First considerations on the new EU Biodiversity strategy !
Please read the full statement here: ELO position paper- EU 2030 Biodiversity strategy, May 2020
To put biodiversity on the path to recovery by 2030, the EU Commission proposed to step up the protection and restoration of nature by improving and widening the network of protected areas and by developing an ambitious EU Nature Restoration Plan.
As privileged observers and custodians of Europe’s nature, landowners are particularly impacted by the progressive disappearance of numerous species and habitats in the area where they are living and working. Like every citizen, and even before reaching its climax in the public opinion, many land managers were conscious of the necessity of a transformative change towards a more nature-based land management. The imperative of making a living in low-margin land-based activities (farming and forestry) in an era of rapid technical change meant that it has taken time to realise the negative side effects of some activities. At this point of our economic development landowners are of course ready to reshape how they manage land to embrace nature-based approaches to a higher degree and to try and restore lost natural capital.
Biodiversity and Natura 2000
The debate in 2019 was focusing on the post-EU 2020 Biodiversity Strategy and increased contribution of the Nature Directives to the achievement of the goal of halting and reversing biodiversity loss. The new President of the Commission presented the New Green Deal and priority actions will be translated into EU legislation including the CAP. The publication of the Biodiversity Strategy was delayed until early 2020.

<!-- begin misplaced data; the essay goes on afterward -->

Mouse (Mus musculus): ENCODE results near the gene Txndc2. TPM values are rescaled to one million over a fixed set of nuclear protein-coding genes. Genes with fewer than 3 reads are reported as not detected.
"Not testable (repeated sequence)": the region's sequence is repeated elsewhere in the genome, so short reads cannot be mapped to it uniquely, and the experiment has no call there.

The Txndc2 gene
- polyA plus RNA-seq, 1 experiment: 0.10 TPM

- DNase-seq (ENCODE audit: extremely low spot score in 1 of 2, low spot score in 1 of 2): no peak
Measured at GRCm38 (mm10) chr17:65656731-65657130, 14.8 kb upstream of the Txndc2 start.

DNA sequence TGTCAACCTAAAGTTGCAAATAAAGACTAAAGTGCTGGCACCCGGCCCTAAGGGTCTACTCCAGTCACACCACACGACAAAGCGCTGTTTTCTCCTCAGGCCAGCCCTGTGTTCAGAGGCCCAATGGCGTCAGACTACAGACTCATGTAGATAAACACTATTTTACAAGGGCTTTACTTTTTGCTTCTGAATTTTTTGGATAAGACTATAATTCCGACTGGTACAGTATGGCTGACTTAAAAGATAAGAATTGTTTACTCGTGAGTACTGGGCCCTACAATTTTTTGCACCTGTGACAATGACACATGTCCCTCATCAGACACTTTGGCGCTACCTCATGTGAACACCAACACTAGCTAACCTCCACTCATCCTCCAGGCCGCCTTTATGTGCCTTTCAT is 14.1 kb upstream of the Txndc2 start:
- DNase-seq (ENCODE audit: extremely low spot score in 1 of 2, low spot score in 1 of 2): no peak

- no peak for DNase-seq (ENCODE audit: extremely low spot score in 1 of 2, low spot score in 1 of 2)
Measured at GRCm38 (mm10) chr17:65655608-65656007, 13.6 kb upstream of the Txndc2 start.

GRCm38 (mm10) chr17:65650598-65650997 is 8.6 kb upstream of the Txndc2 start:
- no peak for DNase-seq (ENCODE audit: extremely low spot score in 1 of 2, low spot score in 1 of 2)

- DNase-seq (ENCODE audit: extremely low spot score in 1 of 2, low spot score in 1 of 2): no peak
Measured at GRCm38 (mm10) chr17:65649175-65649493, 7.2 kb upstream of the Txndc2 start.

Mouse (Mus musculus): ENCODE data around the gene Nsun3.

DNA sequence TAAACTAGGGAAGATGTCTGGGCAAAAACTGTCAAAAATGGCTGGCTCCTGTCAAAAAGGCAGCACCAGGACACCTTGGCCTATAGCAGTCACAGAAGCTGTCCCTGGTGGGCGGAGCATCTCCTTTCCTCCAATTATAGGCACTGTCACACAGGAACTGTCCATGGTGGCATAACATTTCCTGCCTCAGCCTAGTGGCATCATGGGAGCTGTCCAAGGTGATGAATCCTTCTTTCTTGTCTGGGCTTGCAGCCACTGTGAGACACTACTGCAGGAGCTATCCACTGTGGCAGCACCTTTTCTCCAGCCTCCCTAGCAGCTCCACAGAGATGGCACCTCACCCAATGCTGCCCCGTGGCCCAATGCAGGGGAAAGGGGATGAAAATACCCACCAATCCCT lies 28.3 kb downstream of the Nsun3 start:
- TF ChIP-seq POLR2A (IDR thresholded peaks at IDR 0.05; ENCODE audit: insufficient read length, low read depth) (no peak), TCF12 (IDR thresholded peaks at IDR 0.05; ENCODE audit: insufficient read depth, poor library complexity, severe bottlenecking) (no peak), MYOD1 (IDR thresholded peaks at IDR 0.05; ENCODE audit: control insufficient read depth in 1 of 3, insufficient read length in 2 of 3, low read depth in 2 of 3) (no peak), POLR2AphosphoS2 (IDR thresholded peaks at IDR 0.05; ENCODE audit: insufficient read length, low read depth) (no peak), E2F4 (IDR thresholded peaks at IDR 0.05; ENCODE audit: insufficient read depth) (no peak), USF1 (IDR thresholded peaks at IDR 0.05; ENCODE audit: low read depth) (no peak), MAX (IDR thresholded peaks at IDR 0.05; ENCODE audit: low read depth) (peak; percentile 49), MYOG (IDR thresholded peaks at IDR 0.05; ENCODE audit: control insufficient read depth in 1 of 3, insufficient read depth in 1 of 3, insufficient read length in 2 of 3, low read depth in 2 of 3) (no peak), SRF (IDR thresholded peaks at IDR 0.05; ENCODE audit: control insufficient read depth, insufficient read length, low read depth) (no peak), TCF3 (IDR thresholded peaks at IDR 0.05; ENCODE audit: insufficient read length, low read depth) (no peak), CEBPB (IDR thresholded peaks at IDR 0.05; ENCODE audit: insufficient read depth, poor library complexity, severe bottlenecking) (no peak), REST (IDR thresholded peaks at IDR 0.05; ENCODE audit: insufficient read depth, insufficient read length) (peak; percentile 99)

ELO actively participated in the debate during the Nature Directors meetings, GGBN (Coordination Group for Biodiversity and Nature), and related subgroups (MAES, IAS, new Forest and Nature etc). ELO highlighted that during and after the REFIT process, the legislation is in place and fit the purpose, additional layers are not necessary but better implementation is required, especially in order to encourage participation of the private sector where most of the Natura 2000 areas are located. There are already a sufficient number of indicators in place in the draft legislation for the CAP through which the environmental delivery of the new policy can be ascertained. ELO does not see the need to add to the already strong environmental conditionality, as some others have proposed, neither does ELO believe that all the problems relating to the environment can be solved through more constraints on agriculture, forestry and rural activities.
Farmers, foresters, rural entrepreneurs need to know what is expected from them in order to protect and promote biodiversity and what should be an appropriate environment to achieve this objective. ELO is currently working, through projects and initiatives, on best practices at various levels of decision making favouring the participation of private stakeholders to specific voluntary schemes and additional biodiversity friendly practices.
ELO also pushes for decisions at local level to be taken on a scientific basis, especially when dealing with species population, such as for large carnivores and advocates for better stakeholder consultation paving the way for a smooth implementation of the legislation in the long term, even if the cost of organising this consultations is considerable. For specific habitats, we are supportive of the results based payment going beyond the simple action/non action payment system. Nevertheless the process needs to be scientifically based, agreed with stakeholders and taking into account all the costs of implementation.
2020 will be an intensive year as biodiversity will also be influenced by the CAP and the "From the Farm to the Fork" Strategy.